“My message (is) I’m going to do everything in my power to create a winning organization, and especially on the field,” she said. “The fans deserve it, the city deserves it and I am a very competitive person. I grew up playing competitive tennis. It’s an individual sport and I’m out there by myself and, boy, I hated to lose. I still hate to lose. I guess that’s my message to the fans: I’ll hate to lose as much as they do, and I’ll try not to.
A link has been posted to your Facebook feed.
6. Tuesday’s transfer of power was a long time coming, and Ford Hamp said it has nothing to do with her mother’s health. Firestone Ford, 94, has been a fixture at home and away games in recent seasons and will remain on the team’s board and be involved in key decisions.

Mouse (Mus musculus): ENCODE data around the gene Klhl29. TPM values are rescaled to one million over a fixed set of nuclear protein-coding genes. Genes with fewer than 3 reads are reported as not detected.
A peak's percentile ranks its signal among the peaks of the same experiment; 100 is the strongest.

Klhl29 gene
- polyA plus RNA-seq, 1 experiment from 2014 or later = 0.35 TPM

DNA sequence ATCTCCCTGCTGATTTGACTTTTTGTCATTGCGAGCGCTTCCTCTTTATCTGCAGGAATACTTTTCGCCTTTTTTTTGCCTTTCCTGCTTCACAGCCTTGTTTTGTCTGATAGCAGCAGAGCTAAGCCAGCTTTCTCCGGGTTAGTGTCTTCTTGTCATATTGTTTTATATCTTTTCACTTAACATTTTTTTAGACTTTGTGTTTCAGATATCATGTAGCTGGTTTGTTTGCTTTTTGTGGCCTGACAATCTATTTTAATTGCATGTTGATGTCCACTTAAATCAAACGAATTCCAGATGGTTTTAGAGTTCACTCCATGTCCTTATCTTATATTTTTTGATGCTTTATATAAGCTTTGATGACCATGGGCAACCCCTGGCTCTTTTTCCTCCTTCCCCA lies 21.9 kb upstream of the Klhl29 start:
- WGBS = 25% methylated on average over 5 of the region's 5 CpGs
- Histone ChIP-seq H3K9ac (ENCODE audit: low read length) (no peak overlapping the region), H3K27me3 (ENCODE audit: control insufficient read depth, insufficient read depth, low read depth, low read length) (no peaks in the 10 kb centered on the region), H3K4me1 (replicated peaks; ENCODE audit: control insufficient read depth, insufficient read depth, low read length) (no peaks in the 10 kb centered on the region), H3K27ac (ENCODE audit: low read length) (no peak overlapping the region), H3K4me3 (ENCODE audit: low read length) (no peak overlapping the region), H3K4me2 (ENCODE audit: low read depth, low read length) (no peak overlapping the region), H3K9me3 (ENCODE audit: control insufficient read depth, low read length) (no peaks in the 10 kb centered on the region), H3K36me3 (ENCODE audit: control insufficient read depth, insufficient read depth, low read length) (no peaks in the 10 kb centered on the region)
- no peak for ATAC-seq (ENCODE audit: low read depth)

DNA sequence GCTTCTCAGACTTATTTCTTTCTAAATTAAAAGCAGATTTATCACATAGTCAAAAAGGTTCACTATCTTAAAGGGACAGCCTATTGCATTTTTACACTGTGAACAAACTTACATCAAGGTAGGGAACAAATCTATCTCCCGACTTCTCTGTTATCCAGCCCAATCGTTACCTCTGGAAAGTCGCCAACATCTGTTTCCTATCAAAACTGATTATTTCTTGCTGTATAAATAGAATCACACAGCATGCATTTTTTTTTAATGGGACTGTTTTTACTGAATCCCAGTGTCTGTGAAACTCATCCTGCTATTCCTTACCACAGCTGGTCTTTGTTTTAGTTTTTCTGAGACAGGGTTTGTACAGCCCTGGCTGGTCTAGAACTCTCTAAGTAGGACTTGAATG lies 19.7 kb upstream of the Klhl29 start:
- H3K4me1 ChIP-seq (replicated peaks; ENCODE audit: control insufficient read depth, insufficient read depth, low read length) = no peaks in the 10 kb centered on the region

“It was really my mother’s decision,” Ford Hamp said. “She’s totally fine and healthy, by the way, I want to get that out there, for sure. We kind of thought this would be a good time because there’s no football right now, so rather than make a switch closer to the season or once things got under way, this seemed like a good time to do it and to give me six weeks or so to get some mileage under my belt before training camp opens (to get) situated and figure out kind of exactly how I’m going to do this job.”
7. The Lions are one of six NFL teams with a female majority owner, and Ford Hamp said “it’s pretty awesome, actually,” to be taking the torch from her mother.